on’t survive; let’s thrive,” Will Sheppard tells his cohort of young Black men, a group of university freshmen and sophomores. He urges them to share their trouble in detail instead of suppressing their emotions with a “No, I’m good,” or “I can handle it.”
As a student-athlete in undergrad, Sheppard understood the isolated feeling of being a Black man navigating a primarily white space alone, and often had to advocate for himself.
“I think I fit a stereotype,” Sheppard said. In his opinion, professors didn’t “support, they more shamed.”
While working at Winston-Salem State University, conducting case studies at North Carolina’s historically Black colleges and universities with friend and colleague Brandy Bryson, something sparked within the two.
This was only the beginning of the Black Male Excellence Residential Learning Community.
Since fall 2021, the residential learning community, located in Cone Residence Hall and available to incoming first-year Black men, set aside a designated space to foster academic, professional and spiritual growth among the cohort.
“This is a place where they can have a sense of belonging and once they’re comfortable and have their needs met, they feel like they can branch out,” said Sheppard, director of the Black Male Excellence Initiative.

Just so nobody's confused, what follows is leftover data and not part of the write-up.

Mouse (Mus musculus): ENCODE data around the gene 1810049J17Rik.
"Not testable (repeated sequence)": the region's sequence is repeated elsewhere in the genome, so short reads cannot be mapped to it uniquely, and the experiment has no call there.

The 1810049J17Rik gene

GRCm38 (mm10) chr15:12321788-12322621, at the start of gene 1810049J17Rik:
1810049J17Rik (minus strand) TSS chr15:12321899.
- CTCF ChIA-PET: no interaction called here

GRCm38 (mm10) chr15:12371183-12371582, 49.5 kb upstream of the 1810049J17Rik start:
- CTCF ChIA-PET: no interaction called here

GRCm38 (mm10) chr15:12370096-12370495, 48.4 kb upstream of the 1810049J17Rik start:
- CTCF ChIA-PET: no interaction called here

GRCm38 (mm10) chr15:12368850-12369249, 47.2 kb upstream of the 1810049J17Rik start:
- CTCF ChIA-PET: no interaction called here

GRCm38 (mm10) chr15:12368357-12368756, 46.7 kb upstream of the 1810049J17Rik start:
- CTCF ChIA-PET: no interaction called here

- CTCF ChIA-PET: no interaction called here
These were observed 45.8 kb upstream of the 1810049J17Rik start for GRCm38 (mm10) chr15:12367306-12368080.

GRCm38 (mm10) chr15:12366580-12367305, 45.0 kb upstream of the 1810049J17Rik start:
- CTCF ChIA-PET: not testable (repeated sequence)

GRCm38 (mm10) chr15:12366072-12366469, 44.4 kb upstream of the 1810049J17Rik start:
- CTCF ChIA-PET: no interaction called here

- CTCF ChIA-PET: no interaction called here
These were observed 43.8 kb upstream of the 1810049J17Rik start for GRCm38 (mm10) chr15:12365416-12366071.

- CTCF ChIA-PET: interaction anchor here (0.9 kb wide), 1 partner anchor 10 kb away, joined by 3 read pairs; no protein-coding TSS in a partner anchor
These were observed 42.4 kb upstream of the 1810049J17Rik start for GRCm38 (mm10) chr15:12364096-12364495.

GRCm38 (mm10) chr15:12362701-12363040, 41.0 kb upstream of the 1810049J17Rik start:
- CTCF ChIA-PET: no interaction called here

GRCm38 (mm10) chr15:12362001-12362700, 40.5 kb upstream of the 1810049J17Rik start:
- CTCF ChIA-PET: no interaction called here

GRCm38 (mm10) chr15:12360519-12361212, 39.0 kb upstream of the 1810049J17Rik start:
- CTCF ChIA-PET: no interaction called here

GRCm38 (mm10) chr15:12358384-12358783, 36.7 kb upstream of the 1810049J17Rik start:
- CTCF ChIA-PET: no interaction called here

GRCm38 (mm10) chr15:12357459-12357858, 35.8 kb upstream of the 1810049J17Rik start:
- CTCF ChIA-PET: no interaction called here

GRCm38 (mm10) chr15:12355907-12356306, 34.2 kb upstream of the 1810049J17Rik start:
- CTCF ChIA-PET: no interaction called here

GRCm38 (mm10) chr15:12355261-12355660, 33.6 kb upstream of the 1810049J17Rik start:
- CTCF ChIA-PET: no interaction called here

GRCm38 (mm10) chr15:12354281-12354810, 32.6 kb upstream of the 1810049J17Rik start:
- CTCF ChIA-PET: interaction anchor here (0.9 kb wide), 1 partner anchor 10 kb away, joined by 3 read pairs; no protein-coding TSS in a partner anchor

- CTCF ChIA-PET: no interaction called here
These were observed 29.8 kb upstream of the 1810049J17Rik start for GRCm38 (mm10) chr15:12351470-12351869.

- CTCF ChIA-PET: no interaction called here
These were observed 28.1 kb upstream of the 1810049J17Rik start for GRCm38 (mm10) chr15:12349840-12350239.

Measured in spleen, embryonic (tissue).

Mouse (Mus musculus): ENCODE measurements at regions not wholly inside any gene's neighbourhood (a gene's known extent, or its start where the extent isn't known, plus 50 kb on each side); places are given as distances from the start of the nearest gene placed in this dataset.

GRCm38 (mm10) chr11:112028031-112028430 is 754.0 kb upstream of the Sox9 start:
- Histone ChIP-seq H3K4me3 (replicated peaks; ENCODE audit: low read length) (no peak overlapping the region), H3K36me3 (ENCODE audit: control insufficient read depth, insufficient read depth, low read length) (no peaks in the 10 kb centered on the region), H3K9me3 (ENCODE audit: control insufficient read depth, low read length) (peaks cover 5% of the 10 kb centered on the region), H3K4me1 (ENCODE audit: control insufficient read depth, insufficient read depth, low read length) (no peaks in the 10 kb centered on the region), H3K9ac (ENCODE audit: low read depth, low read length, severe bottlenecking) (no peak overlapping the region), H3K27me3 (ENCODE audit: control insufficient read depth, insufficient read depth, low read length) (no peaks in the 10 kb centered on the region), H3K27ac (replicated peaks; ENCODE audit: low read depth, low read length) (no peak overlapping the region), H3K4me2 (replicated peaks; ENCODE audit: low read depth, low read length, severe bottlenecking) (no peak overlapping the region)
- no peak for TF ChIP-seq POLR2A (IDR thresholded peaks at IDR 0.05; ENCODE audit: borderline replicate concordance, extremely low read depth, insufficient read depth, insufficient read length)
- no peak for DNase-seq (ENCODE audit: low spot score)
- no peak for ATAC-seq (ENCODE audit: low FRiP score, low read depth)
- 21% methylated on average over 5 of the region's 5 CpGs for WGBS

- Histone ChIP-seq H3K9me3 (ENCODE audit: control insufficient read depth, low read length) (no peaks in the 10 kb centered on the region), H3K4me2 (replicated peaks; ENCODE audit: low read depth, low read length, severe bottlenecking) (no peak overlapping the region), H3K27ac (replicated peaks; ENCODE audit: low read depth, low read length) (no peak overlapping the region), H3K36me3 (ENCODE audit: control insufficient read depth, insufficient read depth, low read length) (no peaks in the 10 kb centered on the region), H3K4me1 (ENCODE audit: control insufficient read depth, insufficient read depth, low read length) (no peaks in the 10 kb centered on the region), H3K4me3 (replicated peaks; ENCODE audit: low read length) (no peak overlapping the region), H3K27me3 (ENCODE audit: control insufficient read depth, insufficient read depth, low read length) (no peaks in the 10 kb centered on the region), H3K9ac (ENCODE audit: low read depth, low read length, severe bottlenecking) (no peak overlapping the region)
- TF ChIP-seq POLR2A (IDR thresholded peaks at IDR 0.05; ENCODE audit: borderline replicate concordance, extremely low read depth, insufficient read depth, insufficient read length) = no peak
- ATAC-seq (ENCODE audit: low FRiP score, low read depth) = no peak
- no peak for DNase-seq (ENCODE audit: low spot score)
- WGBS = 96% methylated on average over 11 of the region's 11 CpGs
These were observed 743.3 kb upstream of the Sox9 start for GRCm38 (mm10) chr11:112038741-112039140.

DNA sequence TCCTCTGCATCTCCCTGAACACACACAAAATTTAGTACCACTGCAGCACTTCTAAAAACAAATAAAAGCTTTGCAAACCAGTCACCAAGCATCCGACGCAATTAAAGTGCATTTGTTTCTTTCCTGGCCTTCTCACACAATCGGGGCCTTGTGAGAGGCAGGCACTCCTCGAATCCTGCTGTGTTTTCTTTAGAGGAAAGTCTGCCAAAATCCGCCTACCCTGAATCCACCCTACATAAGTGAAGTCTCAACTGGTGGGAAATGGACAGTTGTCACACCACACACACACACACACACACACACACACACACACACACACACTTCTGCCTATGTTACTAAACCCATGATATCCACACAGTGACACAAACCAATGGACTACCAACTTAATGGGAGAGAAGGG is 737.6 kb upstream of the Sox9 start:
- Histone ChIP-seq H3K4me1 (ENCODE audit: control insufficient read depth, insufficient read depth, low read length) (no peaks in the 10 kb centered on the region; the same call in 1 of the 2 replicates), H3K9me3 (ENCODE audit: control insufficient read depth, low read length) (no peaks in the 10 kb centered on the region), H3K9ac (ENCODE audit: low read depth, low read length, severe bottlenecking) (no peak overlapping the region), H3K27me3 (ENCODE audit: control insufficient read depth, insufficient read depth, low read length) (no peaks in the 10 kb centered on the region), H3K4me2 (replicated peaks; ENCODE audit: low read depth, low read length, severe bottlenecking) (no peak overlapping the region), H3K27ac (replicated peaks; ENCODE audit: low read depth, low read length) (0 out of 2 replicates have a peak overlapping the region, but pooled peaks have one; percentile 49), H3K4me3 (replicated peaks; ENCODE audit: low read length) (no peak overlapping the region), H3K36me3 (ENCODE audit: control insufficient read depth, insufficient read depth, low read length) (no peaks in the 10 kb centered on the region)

Bryson, the former director of the university’s Inclusive Excellence program, and Sheppard collaborated with Lee Cope from the Student Learning Center to plan, pitch and implement an educational and cultural space dedicated to the enrichment of Black male students.
With previous research, Bryson applied for the university’s Chancellor’s Innovation Scholars grant and received $10,000.
Bryson’s call to action came in Georgia where she worked in child welfare and witnessed the “inequitable treatment” of Black students firsthand.
“I was asked to follow families home to see if they were living where they said they were living. I saw a 7-year-old Black boy be handcuffed by a school resource officer, a 4-year-old Black boy suspended for a week out of pre-K,” Bryson said. “It was so many things that happened that prompted me to actually go back to school, get my Ph.D. and study sociological perspectives around race and education.”
The program looks for a commitment to excellence in each of its students. Adaptability, emotional intelligence and social investments are qualities the team wants to cultivate during those four years.
“Do they have that spark to be better than what they are when they come in?” Sheppard said. “Are they able to drop their ego to really talk about the things they need?”
Sheppard teaches a first-year seminar, Wakanda Warriors, and examines the intercultural relationships of the movie “Black Panther” and how the emotional struggles relate to college students. He asks how students can become warriors or heroes of their own stories.
Sheppard centered the course on Black achievement and reliance on a solid support system by taking the cultural phenomenon of the movie and exploring the music, cinematography and spirituality.
“After watching the movie, it just hit me. I can do that with this movie,” Sheppard said. “I asked Dr. Bryson to help me come up with a curriculum and how to really frame the class.”